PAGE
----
Brazil court yet to rule on glyphosate

BRASILIA, Brazil (Reuters) — Brazilian Agriculture Minister Blairo Maggi tweeted Aug. 24 that he had incorrectly stated a day earlier that a court had lifted an injunction on products containing glyphosate.

An appeal is still pending on an Aug. 3 ruling that new products containing the chemical could not be registered in the country and existing registrations would be suspended as of September until health authority Anvisa issues a decision on its re-evaluation of glyphosate’s safety.

“My desire to resolve this issue is such that I have just passed on information that the glyphosate injunction had been struck down…. I’m still waiting for the decision. Sorry for what has happened,” Maggi said in a follow-up tweet.

The ministry declined to comment further.

Brazil is the world’s largest exporter of soybeans, and glyphosate products are widely used on the country’s soy and other crops.

Monsanto, the biggest seller of glyphosate products in Brazil, declined to comment.

The appeal claimed maintaining a suspension on glyphosate would make the country the first in the world to ban it. A suspension could result in the loss of an estimated $25 billion in trade, court records showed.

Maggi said banning the popular herbicide would be “a disaster” for Brazilian agriculture because no comparable alternatives are readily available. Brazilian farmers begin planting soy this month.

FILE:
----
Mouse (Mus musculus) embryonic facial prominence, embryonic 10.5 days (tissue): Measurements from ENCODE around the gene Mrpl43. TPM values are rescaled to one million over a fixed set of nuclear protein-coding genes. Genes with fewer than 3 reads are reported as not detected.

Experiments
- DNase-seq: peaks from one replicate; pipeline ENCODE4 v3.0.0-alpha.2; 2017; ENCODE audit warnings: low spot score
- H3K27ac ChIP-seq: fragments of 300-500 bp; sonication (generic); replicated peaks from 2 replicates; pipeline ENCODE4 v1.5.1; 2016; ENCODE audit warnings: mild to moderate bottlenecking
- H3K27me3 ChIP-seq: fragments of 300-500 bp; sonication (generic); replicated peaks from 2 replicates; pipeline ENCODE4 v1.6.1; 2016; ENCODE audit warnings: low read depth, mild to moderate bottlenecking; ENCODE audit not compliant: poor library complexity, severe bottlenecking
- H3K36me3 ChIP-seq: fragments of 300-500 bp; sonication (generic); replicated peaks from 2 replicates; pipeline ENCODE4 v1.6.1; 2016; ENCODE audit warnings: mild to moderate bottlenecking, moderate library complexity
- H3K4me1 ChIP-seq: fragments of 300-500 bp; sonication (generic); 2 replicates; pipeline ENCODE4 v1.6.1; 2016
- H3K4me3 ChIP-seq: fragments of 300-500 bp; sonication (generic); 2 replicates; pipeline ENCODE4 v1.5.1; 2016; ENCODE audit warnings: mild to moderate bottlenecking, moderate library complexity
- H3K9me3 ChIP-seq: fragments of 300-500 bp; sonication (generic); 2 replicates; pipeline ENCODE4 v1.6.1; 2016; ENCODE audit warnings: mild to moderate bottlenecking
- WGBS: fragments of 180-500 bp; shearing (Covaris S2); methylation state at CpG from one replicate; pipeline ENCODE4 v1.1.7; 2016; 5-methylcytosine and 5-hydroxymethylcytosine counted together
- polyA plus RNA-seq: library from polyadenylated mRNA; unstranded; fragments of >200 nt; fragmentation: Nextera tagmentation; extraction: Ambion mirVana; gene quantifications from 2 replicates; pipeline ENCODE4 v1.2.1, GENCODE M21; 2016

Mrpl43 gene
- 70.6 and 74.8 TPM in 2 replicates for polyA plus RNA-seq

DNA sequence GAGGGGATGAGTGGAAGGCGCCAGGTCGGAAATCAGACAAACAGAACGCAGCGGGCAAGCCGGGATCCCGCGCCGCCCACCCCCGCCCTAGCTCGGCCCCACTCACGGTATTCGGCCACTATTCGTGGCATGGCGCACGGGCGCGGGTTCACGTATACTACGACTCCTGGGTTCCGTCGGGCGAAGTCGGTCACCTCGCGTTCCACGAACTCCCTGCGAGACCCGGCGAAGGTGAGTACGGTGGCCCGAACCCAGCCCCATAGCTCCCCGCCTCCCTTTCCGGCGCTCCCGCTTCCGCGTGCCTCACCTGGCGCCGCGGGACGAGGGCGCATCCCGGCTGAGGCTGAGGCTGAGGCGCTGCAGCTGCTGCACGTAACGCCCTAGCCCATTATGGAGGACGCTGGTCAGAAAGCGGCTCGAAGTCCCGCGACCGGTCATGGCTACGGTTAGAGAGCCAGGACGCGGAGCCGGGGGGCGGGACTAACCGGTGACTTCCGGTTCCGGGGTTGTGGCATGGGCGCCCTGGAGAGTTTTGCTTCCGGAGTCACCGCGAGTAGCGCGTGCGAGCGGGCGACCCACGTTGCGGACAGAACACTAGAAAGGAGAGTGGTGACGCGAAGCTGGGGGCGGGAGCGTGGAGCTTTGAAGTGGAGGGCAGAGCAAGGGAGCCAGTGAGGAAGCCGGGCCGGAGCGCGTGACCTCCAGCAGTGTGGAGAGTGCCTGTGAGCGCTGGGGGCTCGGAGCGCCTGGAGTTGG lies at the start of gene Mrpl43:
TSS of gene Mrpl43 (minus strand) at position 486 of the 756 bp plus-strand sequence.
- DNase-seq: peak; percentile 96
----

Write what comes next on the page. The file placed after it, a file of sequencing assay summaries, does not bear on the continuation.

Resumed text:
Brazilian pesticides lobby group Sindiveg said it would await the ruling on the appeal before deciding on any further action.

The World Health Organization in 2015 classified glyphosate as “probably carcinogenic to humans,” yet its use is allowed in most developed countries, including the United States and Canada much of the European Union.

A U.S. judge ruled last month that Monsanto must pay US$289 million in damages to a man who alleged the company’s glyphosate products caused his cancer. Monsanto is appealing the decision.

Monsanto and Bayer have said that hundreds of studies and a track record of more than 40 years of use in practice demonstrate that glyphosate is safe.



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